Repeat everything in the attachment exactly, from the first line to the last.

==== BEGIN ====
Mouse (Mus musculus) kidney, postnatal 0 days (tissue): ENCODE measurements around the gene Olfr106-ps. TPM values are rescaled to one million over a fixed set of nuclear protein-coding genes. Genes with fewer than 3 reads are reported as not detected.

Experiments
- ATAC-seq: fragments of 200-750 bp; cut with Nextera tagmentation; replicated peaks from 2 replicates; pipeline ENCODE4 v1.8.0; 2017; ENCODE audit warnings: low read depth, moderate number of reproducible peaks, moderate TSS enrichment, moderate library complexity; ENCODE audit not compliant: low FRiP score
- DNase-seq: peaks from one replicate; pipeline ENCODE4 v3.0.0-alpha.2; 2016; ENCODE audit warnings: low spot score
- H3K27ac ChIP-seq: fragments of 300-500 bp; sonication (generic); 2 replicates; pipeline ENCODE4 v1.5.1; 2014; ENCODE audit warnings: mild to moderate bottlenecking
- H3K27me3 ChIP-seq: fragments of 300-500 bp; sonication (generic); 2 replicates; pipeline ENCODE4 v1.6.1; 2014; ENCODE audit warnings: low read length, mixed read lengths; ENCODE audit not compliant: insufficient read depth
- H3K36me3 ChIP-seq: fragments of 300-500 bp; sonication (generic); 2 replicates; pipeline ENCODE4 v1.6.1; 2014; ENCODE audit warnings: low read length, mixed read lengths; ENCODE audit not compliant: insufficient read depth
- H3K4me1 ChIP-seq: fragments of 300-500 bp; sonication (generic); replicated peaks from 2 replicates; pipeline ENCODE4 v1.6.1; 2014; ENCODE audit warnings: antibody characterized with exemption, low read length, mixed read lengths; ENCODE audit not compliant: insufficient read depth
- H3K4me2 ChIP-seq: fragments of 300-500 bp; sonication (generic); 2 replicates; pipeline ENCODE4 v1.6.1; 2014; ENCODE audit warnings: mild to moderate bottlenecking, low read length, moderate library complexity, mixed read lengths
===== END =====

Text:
Mouse (Mus musculus) kidney, postnatal 0 days (tissue): ENCODE measurements around the gene Olfr106-ps. TPM values are rescaled to one million over a fixed set of nuclear protein-coding genes. Genes with fewer than 3 reads are reported as not detected.

Experiments
- ATAC-seq: fragments of 200-750 bp; cut with Nextera tagmentation; replicated peaks from 2 replicates; pipeline ENCODE4 v1.8.0; 2017; ENCODE audit warnings: low read depth, moderate number of reproducible peaks, moderate TSS enrichment, moderate library complexity; ENCODE audit not compliant: low FRiP score
- DNase-seq: peaks from one replicate; pipeline ENCODE4 v3.0.0-alpha.2; 2016; ENCODE audit warnings: low spot score
- H3K27ac ChIP-seq: fragments of 300-500 bp; sonication (generic); 2 replicates; pipeline ENCODE4 v1.5.1; 2014; ENCODE audit warnings: mild to moderate bottlenecking
- H3K27me3 ChIP-seq: fragments of 300-500 bp; sonication (generic); 2 replicates; pipeline ENCODE4 v1.6.1; 2014; ENCODE audit warnings: low read length, mixed read lengths; ENCODE audit not compliant: insufficient read depth
- H3K36me3 ChIP-seq: fragments of 300-500 bp; sonication (generic); 2 replicates; pipeline ENCODE4 v1.6.1; 2014; ENCODE audit warnings: low read length, mixed read lengths; ENCODE audit not compliant: insufficient read depth
- H3K4me1 ChIP-seq: fragments of 300-500 bp; sonication (generic); replicated peaks from 2 replicates; pipeline ENCODE4 v1.6.1; 2014; ENCODE audit warnings: antibody characterized with exemption, low read length, mixed read lengths; ENCODE audit not compliant: insufficient read depth
- H3K4me2 ChIP-seq: fragments of 300-500 bp; sonication (generic); 2 replicates; pipeline ENCODE4 v1.6.1; 2014; ENCODE audit warnings: mild to moderate bottlenecking, low read length, moderate library complexity, mixed read lengths